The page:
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Graduate Profile: Joshua Kilic, Master of Physician Assistant Studies

Joshua Kilic, MPAS, has had a passion for learning throughout his entire life. Although he originally dropped out of high school, he went on to get his GED and graduate from his local community college’s surgical technology program. By age 19, he was working in the operating room. Now, at age 40 he’s graduating as a physician assistant.

Joshua Kilic, dressed in a surgical gown, mask, gloves and cap, looks at a monitor during a surgery.

Joshua Kilic assists with the first private coronary bypass surgery in Jamaica.

“There’s no place I’d rather be,” Kilic said. “There’s something compelling about surgery. You either perform well or you don’t perform at all. The real-time feedback in the operating room has been an environment I thrive in.”

Kilic’s thirst for knowledge has made him a life-long learner and drove him to take the next step in his career. He considers himself lucky to have been selected from among a competitive pool of more than 5,000 applicants to Penn State College of Medicine’s Physician Assistant Program.

He’s graduating with a degree and starting a new phase of his career, but he’s also leaving school with a new diagnosis – attention‑deficit/hyperactivity disorder (ADHD). In hindsight, he believes it may explain some of his challenges with traditional learning in the past, and he’s noted how much being diagnosed and treated is helping him excel in areas he previously struggled with.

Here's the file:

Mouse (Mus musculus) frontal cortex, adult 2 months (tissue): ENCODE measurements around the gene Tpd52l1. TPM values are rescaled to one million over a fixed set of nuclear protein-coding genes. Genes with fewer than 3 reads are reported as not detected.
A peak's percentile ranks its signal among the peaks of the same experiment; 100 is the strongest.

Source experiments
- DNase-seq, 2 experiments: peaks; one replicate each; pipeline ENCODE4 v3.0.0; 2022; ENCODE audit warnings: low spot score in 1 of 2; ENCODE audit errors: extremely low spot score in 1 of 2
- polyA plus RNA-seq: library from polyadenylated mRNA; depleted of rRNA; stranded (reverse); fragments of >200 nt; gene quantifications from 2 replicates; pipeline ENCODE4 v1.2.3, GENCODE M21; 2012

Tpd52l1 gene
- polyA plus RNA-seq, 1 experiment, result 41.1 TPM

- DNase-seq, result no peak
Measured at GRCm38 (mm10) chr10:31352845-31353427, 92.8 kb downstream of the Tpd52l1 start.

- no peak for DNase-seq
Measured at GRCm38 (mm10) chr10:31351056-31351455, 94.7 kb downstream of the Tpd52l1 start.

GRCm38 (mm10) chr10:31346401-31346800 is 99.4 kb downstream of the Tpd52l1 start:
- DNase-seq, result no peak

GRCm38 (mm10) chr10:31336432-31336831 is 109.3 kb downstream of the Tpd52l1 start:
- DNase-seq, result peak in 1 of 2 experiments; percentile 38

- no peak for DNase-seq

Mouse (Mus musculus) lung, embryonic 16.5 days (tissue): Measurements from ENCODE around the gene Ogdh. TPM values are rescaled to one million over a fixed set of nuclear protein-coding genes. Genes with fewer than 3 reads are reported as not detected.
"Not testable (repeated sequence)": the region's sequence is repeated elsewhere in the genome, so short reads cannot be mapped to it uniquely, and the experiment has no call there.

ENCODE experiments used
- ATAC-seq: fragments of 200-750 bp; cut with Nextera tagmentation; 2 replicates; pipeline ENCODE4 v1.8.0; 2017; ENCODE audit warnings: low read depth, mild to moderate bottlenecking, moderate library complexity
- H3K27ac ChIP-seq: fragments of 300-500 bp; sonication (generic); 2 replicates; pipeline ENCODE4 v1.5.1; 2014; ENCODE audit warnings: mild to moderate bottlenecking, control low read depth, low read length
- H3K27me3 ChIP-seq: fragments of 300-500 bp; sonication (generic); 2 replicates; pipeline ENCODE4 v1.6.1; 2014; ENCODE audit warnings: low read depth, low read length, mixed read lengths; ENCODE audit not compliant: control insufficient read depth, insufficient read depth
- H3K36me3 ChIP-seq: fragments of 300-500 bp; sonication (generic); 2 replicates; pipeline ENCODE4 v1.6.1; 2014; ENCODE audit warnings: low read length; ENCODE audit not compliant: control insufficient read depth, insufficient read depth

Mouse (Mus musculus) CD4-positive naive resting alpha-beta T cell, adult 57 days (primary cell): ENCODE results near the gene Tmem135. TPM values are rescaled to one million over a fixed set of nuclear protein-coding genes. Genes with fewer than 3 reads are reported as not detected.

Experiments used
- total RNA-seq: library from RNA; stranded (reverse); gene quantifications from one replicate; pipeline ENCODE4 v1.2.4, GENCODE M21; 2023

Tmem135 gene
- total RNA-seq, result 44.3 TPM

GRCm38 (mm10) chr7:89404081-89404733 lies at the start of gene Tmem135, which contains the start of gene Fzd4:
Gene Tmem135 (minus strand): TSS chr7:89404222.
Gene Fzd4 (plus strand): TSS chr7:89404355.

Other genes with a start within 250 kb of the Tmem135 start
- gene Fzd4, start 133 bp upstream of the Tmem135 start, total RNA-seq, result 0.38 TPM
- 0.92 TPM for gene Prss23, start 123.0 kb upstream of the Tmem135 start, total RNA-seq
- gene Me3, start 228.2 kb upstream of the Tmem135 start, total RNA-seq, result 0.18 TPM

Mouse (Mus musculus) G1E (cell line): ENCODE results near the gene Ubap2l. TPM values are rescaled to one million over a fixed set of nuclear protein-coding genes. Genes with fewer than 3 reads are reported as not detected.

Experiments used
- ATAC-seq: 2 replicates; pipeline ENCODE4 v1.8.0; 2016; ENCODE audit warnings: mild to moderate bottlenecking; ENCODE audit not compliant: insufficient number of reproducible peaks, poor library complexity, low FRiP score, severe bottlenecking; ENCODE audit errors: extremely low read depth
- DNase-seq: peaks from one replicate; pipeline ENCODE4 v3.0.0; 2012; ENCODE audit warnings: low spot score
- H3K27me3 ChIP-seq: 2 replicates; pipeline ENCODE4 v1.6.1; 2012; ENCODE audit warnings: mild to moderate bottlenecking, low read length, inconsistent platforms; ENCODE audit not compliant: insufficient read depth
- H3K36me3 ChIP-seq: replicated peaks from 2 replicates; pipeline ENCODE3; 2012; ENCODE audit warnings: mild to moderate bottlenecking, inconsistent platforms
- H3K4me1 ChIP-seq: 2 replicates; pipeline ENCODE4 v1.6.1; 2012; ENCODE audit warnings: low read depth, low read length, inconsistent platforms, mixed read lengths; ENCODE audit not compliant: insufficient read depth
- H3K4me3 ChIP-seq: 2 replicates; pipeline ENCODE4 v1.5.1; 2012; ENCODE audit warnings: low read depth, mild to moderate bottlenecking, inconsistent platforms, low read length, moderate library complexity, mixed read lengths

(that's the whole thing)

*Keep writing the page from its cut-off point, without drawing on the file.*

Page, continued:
Josh is dedicated, he elevates what medicine means.

Joshua Kilic, wearing a mask, poses for a photo with a piece of simulation equipment.

Joshua Kilic while training to become a physician assistant at Penn State College of medicine.

What excites Kilic most about his new role is the increased interaction with patients. He says the moments – both the highs and lows – that come with a career in medicine are what make the profession both challenging and rewarding. Years before moving north to start his physician assistant studies, he recalls being part of the team to do the first private coronary bypass surgery in Jamaica. Kilic said those kinds of triumphs, but also the losses, are memories you don’t forget.

“I’ve come to realize that the satisfaction you feel from a job well done is fleeting,” Kilic said. “It’s sometimes the patients I’ve lost who stick with me the longest. Those memories aren’t a burden, but are a reminder to me to always strive to be better.”

Kilic will work as a physician assistant in cardiac surgery at Penn State Health Milton S. Hershey Medical Center, where his wife also works as clinical staff lead for adult cardiothoracic, pediatric cardiothoracic and vascular surgery.

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